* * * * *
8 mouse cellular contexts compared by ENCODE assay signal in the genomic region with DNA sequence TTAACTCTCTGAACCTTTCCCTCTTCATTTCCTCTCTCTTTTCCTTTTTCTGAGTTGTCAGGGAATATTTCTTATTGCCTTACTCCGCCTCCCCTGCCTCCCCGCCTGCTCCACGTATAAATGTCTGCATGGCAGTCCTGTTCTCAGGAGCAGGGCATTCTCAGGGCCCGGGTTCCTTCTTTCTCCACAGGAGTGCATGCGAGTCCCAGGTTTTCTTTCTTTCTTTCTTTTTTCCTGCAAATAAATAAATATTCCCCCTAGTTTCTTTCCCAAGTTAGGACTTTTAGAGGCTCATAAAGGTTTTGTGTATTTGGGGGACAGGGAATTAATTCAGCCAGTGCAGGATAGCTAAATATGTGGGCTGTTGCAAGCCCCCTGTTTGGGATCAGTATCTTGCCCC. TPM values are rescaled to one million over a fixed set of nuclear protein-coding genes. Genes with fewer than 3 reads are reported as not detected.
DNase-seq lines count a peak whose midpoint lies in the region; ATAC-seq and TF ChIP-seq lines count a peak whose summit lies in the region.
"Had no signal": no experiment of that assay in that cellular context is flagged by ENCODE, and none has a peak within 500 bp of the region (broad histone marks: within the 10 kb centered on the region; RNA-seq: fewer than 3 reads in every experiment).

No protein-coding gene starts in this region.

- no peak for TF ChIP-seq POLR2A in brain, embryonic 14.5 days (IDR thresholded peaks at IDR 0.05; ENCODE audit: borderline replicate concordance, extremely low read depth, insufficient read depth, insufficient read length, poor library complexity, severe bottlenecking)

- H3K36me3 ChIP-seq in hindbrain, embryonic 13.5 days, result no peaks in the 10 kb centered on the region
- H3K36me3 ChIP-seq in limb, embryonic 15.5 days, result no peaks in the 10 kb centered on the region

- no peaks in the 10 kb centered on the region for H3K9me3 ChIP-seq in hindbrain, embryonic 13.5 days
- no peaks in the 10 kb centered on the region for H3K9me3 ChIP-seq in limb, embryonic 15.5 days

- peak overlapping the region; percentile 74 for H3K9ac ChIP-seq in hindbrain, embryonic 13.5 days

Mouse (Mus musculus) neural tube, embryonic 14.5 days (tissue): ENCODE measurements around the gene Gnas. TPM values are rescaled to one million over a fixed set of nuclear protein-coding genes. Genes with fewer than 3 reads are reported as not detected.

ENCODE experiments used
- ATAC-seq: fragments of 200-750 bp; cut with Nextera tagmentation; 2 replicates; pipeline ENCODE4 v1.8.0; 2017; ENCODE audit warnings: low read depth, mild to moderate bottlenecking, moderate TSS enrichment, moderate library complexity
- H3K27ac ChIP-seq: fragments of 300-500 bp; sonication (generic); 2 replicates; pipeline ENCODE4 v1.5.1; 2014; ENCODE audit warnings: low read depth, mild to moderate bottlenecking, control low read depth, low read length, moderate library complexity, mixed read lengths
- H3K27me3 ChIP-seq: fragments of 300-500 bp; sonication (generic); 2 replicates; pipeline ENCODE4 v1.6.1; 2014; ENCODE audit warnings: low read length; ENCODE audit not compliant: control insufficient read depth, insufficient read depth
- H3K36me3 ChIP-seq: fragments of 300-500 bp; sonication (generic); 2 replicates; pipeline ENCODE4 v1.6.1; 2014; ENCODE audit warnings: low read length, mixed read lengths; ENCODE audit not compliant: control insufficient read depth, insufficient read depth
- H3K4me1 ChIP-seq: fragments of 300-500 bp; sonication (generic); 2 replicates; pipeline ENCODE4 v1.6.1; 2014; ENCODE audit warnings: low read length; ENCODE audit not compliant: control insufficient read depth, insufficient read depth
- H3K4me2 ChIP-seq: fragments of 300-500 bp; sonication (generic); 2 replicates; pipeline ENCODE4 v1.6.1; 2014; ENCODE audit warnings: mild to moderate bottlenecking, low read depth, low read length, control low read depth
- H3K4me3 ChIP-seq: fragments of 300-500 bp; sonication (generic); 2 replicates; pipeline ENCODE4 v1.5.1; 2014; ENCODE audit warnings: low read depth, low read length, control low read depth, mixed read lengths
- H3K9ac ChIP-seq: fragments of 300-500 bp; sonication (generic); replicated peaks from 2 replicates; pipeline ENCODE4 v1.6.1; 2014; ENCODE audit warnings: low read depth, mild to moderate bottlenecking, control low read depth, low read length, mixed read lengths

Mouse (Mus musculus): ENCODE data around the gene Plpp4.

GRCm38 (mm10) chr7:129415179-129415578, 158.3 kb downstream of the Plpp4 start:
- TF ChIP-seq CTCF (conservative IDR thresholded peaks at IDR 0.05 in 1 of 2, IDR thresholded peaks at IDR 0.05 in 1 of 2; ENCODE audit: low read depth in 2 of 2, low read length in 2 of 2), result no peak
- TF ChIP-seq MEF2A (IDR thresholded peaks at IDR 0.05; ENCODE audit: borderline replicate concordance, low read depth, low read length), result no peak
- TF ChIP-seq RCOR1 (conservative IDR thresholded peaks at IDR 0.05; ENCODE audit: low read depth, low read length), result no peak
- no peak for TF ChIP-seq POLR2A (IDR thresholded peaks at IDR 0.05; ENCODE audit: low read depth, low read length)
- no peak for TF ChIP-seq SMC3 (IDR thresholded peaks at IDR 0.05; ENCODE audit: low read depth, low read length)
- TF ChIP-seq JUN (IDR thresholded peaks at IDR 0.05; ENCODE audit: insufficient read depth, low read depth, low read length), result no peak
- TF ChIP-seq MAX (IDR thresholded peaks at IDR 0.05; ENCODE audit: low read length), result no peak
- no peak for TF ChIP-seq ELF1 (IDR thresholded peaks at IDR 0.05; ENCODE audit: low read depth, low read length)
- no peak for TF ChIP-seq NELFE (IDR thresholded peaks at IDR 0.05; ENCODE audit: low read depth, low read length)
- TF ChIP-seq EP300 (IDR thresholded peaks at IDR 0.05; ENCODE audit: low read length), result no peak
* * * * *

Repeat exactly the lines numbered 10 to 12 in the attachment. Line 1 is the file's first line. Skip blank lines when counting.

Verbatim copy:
- peak overlapping the region; percentile 74 for H3K9ac ChIP-seq in hindbrain, embryonic 13.5 days

Mouse (Mus musculus) neural tube, embryonic 14.5 days (tissue): ENCODE measurements around the gene Gnas. TPM values are rescaled to one million over a fixed set of nuclear protein-coding genes. Genes with fewer than 3 reads are reported as not detected.

ENCODE experiments used